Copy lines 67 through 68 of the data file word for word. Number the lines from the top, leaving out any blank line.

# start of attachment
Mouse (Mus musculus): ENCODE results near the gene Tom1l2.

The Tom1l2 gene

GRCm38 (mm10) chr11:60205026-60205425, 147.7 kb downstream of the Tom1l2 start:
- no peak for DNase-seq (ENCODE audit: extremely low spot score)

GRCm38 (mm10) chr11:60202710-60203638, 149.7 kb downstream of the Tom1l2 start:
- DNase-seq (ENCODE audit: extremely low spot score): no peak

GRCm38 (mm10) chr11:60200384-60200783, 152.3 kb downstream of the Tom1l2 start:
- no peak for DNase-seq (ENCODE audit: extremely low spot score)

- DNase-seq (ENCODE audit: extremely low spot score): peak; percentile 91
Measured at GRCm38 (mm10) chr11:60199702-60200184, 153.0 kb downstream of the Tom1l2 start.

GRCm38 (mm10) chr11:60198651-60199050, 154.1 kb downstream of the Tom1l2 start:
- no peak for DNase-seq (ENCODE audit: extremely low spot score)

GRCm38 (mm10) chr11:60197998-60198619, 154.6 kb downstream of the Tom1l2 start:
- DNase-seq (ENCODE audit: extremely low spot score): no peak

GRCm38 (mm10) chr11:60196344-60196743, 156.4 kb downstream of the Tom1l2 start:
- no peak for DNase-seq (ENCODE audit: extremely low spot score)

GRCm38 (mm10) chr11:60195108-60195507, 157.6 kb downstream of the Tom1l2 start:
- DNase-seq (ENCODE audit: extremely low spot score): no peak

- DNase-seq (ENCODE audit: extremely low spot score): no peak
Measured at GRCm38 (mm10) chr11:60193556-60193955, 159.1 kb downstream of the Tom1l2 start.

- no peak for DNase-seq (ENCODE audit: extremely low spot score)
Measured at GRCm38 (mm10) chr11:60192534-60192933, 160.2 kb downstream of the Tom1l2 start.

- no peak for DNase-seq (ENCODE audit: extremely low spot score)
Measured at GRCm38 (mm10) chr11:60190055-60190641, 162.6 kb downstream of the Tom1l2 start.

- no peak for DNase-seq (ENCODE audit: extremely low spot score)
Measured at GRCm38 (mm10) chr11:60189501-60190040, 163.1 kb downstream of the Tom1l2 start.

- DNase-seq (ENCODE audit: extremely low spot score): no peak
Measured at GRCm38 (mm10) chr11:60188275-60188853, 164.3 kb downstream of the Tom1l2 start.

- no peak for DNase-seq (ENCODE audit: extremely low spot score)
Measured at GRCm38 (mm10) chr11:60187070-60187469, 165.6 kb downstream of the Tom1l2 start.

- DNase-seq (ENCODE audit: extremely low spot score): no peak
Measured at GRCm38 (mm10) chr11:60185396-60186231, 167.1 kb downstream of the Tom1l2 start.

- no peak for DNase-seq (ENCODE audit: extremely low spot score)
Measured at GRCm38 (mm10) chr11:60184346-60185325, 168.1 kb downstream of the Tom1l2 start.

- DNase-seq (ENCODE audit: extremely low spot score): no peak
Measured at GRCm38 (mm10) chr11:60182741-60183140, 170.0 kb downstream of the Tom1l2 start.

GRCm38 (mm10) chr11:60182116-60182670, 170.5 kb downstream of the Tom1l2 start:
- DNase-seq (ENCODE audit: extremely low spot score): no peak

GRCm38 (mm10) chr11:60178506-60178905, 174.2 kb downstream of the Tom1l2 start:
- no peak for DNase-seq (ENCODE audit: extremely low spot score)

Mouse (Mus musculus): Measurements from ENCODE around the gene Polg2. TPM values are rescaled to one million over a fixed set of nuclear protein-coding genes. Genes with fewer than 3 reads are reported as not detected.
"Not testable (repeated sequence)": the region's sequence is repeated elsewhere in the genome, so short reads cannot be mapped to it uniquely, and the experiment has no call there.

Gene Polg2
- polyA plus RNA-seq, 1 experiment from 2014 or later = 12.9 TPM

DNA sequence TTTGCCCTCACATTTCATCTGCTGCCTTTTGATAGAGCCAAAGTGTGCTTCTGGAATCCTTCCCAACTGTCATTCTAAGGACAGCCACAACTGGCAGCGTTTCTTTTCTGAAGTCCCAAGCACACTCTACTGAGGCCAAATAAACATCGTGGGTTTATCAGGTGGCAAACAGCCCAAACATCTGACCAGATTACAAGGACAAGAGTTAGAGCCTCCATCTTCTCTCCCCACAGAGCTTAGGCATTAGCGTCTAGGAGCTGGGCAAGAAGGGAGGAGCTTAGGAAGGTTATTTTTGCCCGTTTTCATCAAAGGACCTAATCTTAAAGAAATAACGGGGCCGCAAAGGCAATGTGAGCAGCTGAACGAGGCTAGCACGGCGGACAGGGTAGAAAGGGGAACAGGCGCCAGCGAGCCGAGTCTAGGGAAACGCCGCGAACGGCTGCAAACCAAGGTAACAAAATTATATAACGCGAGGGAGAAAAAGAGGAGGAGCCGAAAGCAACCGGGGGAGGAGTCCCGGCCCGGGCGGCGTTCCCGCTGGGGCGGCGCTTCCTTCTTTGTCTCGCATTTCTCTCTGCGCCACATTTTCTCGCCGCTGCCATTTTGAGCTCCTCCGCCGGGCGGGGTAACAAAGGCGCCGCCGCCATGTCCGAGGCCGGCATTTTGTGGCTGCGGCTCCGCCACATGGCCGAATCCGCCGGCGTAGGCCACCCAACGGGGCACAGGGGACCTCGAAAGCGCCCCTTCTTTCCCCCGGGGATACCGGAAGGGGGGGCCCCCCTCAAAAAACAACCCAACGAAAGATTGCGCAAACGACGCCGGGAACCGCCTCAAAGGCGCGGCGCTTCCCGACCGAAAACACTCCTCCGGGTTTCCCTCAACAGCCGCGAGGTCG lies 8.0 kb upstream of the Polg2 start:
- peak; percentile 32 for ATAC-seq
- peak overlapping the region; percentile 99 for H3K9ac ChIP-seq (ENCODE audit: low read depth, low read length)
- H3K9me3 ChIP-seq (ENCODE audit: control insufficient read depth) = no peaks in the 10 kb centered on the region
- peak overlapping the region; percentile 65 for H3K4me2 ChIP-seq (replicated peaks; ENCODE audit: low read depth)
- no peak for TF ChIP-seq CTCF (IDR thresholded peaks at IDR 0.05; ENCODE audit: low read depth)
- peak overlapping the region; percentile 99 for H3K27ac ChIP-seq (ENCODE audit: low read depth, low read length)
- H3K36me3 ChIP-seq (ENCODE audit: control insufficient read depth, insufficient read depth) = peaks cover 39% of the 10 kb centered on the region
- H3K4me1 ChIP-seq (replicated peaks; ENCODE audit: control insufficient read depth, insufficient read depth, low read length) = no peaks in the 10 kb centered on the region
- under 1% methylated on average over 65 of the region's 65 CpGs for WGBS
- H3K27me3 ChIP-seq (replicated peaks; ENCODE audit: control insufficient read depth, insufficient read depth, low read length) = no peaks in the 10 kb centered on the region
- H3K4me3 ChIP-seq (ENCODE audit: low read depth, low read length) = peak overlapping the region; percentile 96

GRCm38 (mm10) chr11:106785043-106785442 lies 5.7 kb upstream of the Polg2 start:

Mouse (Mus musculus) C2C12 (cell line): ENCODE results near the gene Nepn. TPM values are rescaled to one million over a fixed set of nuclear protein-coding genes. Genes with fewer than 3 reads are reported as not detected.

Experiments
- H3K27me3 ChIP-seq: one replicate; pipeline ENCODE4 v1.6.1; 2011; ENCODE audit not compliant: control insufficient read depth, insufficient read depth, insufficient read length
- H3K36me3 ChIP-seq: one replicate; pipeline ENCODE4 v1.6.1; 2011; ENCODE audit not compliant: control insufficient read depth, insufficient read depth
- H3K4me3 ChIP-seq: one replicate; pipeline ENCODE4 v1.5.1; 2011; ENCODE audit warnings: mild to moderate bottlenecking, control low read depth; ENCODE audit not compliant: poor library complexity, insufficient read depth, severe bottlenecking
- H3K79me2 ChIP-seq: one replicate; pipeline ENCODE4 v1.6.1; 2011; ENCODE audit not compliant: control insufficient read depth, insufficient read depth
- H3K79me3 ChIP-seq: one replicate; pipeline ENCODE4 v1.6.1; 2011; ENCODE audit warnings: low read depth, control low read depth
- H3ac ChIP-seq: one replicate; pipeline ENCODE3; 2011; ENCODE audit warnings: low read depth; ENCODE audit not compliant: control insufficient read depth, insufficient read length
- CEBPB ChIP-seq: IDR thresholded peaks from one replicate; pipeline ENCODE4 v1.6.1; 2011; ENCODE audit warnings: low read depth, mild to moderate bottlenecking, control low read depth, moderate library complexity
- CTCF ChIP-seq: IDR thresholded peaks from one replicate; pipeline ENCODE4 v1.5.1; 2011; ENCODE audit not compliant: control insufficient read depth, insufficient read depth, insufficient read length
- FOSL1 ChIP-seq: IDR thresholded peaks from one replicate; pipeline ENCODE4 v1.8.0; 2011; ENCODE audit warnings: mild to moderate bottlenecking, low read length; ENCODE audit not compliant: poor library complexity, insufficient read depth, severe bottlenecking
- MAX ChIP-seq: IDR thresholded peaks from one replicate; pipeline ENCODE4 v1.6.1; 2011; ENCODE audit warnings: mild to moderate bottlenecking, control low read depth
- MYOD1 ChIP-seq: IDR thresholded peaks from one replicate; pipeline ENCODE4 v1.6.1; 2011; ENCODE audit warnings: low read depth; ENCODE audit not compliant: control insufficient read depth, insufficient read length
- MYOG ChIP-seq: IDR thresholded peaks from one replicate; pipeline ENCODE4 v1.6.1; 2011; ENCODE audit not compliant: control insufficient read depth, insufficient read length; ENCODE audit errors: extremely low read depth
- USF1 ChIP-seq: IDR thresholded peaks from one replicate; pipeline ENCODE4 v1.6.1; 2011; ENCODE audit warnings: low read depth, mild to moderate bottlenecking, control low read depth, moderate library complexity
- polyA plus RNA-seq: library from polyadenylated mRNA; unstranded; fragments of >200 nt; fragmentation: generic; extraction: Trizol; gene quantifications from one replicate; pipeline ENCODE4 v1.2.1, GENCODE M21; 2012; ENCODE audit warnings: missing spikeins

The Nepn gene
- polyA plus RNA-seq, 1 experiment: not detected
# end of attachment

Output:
- CTCF ChIP-seq: IDR thresholded peaks from one replicate; pipeline ENCODE4 v1.5.1; 2011; ENCODE audit not compliant: control insufficient read depth, insufficient read depth, insufficient read length
- FOSL1 ChIP-seq: IDR thresholded peaks from one replicate; pipeline ENCODE4 v1.8.0; 2011; ENCODE audit warnings: mild to moderate bottlenecking, low read length; ENCODE audit not compliant: poor library complexity, insufficient read depth, severe bottlenecking